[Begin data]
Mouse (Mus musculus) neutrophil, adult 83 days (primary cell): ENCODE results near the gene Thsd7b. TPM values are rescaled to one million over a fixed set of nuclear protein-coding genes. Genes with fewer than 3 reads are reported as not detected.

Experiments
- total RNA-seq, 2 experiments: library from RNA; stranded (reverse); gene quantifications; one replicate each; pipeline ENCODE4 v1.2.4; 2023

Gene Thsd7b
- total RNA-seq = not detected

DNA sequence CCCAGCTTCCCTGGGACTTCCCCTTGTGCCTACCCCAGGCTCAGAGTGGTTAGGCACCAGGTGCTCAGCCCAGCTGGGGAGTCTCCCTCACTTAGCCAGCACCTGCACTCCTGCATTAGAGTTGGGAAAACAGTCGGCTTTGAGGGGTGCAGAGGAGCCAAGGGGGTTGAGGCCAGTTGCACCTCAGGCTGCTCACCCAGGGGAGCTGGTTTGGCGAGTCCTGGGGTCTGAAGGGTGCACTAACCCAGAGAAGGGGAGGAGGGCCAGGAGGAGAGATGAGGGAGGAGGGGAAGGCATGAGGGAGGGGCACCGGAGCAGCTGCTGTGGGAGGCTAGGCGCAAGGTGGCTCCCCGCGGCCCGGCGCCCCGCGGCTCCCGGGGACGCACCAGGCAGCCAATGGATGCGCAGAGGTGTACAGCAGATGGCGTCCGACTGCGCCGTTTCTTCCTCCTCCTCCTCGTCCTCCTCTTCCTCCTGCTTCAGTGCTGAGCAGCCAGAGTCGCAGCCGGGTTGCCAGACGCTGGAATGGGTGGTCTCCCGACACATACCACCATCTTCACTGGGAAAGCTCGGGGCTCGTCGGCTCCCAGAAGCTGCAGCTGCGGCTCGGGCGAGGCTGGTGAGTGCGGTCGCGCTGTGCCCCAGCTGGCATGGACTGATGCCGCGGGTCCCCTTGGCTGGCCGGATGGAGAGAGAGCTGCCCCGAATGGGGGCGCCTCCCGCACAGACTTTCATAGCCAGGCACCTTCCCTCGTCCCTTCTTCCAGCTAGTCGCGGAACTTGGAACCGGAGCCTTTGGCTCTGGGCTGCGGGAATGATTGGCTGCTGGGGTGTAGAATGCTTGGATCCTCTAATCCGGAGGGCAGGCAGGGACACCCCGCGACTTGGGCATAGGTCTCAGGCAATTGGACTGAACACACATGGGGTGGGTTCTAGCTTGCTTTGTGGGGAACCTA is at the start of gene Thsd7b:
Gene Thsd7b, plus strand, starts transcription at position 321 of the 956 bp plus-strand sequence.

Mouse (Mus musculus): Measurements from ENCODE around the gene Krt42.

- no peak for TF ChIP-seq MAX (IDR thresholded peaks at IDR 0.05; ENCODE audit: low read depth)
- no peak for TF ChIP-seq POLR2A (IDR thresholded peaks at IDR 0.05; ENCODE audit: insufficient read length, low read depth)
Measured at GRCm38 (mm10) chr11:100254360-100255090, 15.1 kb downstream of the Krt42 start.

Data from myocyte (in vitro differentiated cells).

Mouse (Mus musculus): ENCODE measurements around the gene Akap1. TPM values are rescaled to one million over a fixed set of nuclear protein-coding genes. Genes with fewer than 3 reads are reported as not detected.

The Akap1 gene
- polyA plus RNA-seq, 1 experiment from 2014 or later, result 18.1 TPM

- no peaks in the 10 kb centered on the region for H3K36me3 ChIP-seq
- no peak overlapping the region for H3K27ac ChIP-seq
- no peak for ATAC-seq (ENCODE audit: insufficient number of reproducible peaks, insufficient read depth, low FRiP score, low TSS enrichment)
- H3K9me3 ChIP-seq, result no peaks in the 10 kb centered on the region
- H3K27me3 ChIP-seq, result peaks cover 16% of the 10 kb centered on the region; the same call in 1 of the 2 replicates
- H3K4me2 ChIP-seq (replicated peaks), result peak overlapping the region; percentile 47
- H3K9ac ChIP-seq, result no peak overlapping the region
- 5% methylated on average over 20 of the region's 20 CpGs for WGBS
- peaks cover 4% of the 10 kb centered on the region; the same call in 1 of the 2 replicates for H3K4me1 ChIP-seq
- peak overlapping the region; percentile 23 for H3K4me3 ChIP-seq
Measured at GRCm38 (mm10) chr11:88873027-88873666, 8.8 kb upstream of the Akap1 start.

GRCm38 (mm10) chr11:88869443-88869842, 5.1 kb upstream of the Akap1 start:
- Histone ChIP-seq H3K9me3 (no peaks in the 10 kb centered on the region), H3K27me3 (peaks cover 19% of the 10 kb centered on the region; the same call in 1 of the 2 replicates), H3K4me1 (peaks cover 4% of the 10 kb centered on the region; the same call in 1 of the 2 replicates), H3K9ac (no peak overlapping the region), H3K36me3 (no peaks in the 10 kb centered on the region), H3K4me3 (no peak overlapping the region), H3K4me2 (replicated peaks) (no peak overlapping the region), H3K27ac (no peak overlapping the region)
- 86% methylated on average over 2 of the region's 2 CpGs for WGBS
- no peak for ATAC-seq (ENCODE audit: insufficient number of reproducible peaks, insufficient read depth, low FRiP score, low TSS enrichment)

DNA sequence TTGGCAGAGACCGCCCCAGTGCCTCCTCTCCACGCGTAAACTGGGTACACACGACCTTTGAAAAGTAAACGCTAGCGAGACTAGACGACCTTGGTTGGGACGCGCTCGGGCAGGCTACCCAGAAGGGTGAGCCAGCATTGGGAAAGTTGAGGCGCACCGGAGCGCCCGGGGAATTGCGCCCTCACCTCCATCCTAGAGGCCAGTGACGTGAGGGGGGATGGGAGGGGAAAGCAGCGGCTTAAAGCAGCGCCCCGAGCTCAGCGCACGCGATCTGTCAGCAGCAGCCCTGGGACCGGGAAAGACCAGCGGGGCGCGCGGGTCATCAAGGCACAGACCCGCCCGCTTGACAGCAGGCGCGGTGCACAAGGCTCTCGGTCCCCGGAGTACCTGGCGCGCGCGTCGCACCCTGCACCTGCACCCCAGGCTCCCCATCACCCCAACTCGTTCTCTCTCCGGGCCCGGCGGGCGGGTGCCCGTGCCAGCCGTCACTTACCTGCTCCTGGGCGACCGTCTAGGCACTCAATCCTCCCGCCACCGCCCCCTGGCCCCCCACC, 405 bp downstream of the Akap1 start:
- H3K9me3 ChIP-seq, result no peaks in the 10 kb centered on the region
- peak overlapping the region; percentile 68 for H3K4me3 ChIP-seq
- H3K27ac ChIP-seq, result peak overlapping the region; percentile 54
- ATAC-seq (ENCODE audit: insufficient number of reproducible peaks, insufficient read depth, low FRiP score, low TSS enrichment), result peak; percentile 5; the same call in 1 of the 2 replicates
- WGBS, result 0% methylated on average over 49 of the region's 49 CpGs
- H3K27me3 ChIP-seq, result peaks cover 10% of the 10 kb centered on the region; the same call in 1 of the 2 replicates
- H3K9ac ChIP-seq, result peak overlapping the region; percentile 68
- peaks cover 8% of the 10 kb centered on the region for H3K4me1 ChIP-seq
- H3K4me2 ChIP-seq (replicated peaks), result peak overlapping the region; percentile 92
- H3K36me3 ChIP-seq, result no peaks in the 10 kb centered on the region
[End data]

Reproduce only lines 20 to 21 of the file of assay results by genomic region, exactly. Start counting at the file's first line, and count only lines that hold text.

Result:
- H3K27me3 ChIP-seq, result peaks cover 16% of the 10 kb centered on the region; the same call in 1 of the 2 replicates
- H3K4me2 ChIP-seq (replicated peaks), result peak overlapping the region; percentile 47